Blonde Greet is an experienced, but kind hearted, prostitute in the Red Light District of Amsterdam. Her friend and also whore Nel lives on the second floor of her house, and is explored ... See full summary »
A band of medieval mercenaries take revenge on a noble lord who decides not to pay them by kidnapping the betrothed of the noble's son. As the plague and warfare cut a swathe of destruction... See full summary »
Jennifer Jason Leigh,
When Michelle, the CEO of a gaming software company, is attacked in her home by an unknown assailant, she refuses to let it alter her precisely ordered life. She manages crises involving ... See full summary »
The Hollow Man depicts a dysfunctional relationship between a father and daughter. After having spent a lifetime failing to connect they find themselves among the ruins of their neglected ... See full summary »
After years of experimentation, brilliant but arrogant scientist Sebastian Caine has discovered a way to make matter invisible. Determined to achieve the ultimate breakthrough, Caine pushes his team to move to the next phase - using himself as the subject. The test is a success, but when the process can't be reversed and Caine seems doomed to future without flesh, he begins to show some unexpected side effects of his extraordinary condition. Written by
Because of the graphic nature of the layer-by-layer invisibility transformation, some production publicity photos indicated a different type of transformation. One particular publicity photo had Kevin Bacon invisible from the chest down, with the remainder of his body being fully visible, which contradicted with the transformation in the movie where one layer of his body become invisible exposing the underneath layer. See more »
At the end, Sebastian pulls Linda through a water puddle. Her shirt becomes dark because of the water absorbed. The next shot, it's light again. See more »
Hollow Man boasts some pretty impressive visual effects and does have an intriguing story. Kevin Bacon plays Sebastion Caine, an arrogant scientist who develops a serum for invisibility. Withholding information from his superiors, Caine tests his serum on himself and undergoes a transformation that is quite visually arresting. It's like an anatomy book come to life. But while Caine's transformation and subsequent experiments with his new found power prove interesting, the movie fails to capture what it feels like to truly be invisible. Caine says to his colleagues, "You have know idea how much fun this is." In truth, we don't. We see Caine slowly going mad and trapping his fellow scientists in the lab when they threaten to go public. But, we don't get any sense of power from Caine. True he does venture out into public and enters the apartment of his very fetching neighbor, but that's about all the real world we see with Caine. It would've been interesting to see Caine in the real world, and what would've been done to capture him. Instead, we have Bacon, Elisabeth Shue and Josh Brolin and a few others mixing it up in a hidden lab somewhere in D.C. While the actors try to make the best with what they have, Paul Verhoeven tries to goose us a little. He succeeds in a few instances, and he does manage to hold your attention for a while, but the ending is the weakest link in the movie. Had there been a stronger ending, the movie would've been a little better. As it is now, it's a good exercise in visual effects territory, but there are so many other possibilities that lay with the story of an invisible human being.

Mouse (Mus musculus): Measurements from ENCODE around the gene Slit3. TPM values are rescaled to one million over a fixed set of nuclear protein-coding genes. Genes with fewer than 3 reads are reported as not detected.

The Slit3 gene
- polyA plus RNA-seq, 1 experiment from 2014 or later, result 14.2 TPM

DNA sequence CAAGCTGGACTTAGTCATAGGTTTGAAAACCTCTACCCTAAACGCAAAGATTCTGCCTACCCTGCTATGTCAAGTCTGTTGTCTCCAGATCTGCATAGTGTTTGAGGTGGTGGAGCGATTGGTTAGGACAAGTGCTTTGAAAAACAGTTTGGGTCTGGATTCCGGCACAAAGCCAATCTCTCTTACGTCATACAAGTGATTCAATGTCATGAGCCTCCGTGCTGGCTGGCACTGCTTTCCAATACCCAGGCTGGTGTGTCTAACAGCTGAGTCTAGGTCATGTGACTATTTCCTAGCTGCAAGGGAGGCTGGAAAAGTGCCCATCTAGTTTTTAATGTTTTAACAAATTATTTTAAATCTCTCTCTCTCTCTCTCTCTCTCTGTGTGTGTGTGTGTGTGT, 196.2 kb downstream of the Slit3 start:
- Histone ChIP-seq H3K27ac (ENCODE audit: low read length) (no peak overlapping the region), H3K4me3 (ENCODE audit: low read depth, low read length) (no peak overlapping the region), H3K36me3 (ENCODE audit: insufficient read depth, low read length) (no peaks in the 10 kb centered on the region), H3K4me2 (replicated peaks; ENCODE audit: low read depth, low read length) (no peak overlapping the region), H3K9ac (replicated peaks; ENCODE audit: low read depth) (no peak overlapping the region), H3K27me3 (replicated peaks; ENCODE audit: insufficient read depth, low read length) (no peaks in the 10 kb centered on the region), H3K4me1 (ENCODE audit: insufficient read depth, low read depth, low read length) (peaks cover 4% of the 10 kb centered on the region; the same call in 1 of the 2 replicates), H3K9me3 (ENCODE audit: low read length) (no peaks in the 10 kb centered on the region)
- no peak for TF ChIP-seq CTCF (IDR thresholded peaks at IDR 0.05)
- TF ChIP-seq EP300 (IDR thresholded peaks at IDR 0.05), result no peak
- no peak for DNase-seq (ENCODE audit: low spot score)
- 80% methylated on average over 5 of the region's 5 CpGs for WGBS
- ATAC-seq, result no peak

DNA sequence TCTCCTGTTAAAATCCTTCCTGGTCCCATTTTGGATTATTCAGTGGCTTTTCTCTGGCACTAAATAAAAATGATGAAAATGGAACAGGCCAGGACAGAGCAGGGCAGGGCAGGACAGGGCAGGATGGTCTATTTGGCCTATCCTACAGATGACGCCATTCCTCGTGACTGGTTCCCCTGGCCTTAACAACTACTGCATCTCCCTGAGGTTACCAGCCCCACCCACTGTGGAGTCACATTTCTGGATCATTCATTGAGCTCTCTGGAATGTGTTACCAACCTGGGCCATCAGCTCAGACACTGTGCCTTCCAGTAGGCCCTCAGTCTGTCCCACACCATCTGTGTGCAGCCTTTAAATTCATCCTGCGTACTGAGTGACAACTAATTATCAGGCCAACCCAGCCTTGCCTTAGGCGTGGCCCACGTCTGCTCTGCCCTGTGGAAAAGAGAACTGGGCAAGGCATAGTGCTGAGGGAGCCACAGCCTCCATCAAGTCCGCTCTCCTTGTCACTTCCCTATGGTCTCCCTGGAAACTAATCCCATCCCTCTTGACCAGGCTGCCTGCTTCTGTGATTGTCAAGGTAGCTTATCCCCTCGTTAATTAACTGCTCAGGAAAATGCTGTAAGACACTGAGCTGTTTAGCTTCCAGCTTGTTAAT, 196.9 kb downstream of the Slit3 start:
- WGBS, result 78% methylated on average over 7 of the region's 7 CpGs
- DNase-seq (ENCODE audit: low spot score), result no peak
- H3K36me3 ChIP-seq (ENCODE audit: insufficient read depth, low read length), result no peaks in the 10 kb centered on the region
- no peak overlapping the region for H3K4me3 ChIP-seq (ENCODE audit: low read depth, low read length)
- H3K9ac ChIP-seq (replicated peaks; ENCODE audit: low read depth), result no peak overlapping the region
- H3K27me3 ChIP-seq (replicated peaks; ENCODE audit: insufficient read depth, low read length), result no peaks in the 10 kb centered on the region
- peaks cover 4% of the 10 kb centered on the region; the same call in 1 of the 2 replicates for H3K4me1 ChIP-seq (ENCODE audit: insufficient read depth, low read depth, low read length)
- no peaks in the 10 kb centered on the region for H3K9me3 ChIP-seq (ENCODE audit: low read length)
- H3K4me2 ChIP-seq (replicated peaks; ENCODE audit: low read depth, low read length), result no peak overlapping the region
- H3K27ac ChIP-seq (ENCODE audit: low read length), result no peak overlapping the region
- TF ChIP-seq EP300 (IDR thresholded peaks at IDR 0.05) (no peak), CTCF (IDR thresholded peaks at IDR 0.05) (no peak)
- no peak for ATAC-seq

9 of 12 people found this review helpful.
Was this review helpful to you?